Lucky Alan

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The minor book from a major writer is something we see less than we used to — industry pressure, having created something of a blockbuster approach to writers, means we see them really only from those writers who, having been assured the attention of readers in their marquee books, also have the energy and the desire to pursue artistic byways. The result, when it occurs, is often a chance to see a gifted writer at play, sometimes wandering down the road not taken, sometimes offering a rough draft of the future.

Jonathan Lethem’s newest book of stories, Lucky Alan, is in something of this vein. This is the fourth of his short story collections, and his twentieth book in twenty years. To the extent Lethem has a knowable arc as a fictionist, it is that he pushed the boundaries of genre fiction and literary fiction toward each other in his first books, with Girl in a Landscape and Motherless Brooklyn, helping to usher in our current moment, where genre crossing is no longer radical or fringe but is instead welcome — almost mainstream. After he challenged the idea that the only literary mode in America was realism, he moved firmly into literary fiction with novels like The Fortress of Solitude and Dissident Gardens. He has more than earned our attention for any of his minor works — as well as a moment to experiment as he considers where to go next.

The stories here as a group do not to cohere into a single, recognizable aesthetic shift, though they are predominantly riffs on the situation of the straight white man who, if he has a country, is usually American. There is in fact an American Calvino feeling to the whole collection —  some stories are written in fantastical modes, some are set in something like the present, a few set in that newest historical fiction setting, the 1980s and ’90s — the protagonist in “The Porn Critic,”  for example, reviews porn on VHS unironically and speaks of video stores. One of my favorites, “The Empty Room,” even has the aesthetic of the of the minimalist first-person fiction common in the 1980s, and at the end, the narrator introduces his sister to Echo and the Bunnymen’s “The Killing Moon.” There is scant mention of cell phones, email, the Internet, or social media, no matter the period, though in “The Dreaming Jaw, the Salivating Ear,” a blog comes to life and threatens any potential readers.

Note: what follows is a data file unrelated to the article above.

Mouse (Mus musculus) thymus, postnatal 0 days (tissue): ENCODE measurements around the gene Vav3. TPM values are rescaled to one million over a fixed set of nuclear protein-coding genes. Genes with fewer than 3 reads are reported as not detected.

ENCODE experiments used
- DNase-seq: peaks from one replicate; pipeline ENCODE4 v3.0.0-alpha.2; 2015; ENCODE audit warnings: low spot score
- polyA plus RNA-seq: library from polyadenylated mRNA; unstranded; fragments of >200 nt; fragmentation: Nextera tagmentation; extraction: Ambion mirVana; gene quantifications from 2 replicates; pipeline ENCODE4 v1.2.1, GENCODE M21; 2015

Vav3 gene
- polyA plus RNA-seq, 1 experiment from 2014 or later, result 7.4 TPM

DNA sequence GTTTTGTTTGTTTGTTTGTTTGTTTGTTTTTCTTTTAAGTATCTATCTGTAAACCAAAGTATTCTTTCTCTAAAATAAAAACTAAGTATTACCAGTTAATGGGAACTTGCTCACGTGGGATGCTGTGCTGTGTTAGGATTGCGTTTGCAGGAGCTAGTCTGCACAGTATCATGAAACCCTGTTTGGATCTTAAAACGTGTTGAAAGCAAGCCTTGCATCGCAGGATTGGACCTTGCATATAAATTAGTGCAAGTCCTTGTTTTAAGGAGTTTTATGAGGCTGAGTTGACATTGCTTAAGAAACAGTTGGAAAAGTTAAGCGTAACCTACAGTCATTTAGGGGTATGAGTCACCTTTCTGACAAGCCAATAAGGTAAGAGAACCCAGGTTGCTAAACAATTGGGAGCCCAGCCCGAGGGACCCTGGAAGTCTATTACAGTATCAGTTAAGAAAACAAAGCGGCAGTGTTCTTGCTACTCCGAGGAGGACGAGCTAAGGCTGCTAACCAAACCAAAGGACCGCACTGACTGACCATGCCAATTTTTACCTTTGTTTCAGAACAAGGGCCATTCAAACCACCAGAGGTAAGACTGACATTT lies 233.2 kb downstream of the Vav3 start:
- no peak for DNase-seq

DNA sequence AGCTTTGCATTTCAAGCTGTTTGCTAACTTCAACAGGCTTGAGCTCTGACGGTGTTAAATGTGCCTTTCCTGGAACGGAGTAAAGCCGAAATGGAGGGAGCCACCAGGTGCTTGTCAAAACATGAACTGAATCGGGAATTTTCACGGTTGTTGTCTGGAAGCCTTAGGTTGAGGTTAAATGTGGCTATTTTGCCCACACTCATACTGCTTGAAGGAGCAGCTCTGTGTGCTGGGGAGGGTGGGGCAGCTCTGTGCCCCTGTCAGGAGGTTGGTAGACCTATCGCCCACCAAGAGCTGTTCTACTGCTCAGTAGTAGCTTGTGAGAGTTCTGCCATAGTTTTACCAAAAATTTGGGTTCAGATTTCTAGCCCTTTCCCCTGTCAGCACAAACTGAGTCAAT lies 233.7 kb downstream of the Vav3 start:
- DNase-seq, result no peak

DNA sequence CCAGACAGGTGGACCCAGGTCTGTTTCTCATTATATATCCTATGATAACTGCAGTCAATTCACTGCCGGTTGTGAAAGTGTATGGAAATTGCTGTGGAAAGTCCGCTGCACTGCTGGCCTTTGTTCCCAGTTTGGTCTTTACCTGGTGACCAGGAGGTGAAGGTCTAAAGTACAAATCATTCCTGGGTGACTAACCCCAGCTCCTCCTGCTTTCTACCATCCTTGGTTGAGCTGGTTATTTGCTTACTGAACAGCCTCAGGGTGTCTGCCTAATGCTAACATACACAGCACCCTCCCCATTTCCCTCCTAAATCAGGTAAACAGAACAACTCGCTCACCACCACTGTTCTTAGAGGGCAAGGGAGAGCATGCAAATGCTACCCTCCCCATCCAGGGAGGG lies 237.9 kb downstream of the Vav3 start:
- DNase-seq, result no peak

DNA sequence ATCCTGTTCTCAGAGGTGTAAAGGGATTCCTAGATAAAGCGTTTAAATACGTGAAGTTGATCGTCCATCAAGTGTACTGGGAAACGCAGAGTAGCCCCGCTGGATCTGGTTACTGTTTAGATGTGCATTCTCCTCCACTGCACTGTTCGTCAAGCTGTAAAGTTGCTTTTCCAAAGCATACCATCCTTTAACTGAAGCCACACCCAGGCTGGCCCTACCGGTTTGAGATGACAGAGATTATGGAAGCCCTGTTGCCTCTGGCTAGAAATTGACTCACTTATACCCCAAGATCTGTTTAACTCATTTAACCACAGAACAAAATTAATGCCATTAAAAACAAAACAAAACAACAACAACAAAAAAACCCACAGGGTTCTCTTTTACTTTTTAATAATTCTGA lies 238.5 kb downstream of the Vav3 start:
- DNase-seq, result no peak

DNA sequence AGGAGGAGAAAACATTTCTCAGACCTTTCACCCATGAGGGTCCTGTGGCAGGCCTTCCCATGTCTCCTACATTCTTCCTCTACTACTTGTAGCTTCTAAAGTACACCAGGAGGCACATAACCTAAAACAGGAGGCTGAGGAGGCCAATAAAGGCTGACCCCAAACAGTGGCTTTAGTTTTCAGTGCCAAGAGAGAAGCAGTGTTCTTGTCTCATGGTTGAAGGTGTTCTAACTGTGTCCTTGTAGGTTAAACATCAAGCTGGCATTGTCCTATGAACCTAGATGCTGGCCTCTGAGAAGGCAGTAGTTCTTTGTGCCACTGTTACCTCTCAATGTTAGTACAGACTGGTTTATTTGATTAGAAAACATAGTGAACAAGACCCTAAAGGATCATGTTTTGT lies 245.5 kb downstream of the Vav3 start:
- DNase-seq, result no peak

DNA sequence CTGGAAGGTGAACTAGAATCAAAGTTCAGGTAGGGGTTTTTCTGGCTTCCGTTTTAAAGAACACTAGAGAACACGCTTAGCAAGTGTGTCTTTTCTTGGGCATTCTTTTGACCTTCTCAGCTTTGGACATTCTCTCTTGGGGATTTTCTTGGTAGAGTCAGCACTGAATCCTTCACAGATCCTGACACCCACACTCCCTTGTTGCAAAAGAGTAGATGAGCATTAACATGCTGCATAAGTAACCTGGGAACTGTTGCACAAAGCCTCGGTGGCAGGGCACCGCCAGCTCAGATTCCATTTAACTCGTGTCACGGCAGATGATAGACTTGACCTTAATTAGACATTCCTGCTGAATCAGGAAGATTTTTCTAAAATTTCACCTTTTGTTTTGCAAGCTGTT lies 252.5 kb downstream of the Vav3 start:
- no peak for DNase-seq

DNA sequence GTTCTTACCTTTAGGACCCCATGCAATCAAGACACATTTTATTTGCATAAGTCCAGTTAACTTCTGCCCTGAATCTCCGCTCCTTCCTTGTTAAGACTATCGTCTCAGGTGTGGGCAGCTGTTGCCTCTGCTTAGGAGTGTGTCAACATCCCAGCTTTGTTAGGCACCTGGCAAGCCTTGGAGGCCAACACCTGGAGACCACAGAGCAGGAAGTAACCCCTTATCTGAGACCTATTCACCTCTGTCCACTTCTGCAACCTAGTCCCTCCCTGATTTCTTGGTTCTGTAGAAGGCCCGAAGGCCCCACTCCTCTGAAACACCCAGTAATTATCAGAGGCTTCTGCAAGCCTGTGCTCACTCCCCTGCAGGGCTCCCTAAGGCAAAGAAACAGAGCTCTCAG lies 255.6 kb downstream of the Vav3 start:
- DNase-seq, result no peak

Lethem’s feeling for the contemporary moment appears at its best in the first and last stories, “Lucky Alan” and “Pending Vegan,” and with their settings, we have the collection’s single recognizable arc, one that takes us from New York City to California, mirroring the writer’s life. “Lucky Alan” is something of a tribute to a vanishing New York, the story of an actor and the famous theater director, Sigismund Blondy, whom he befriends shortly after auditioning for him (Dianne Wiest makes a cameo). They run into each other at films in theaters in their Upper East Side neighborhood, and these repeated sightings become occasions for conversation. When Blondy fails to reappear as usual, the narrator, who by now has quit acting, pursues him — even calling him at home, an essential violation of this friendship’s unspoken terms. On this call, he learns Blondy has moved downtown but would like to see him. They make plans — momentous — when Blondy tells him he has a questionnaire he needs him to answer.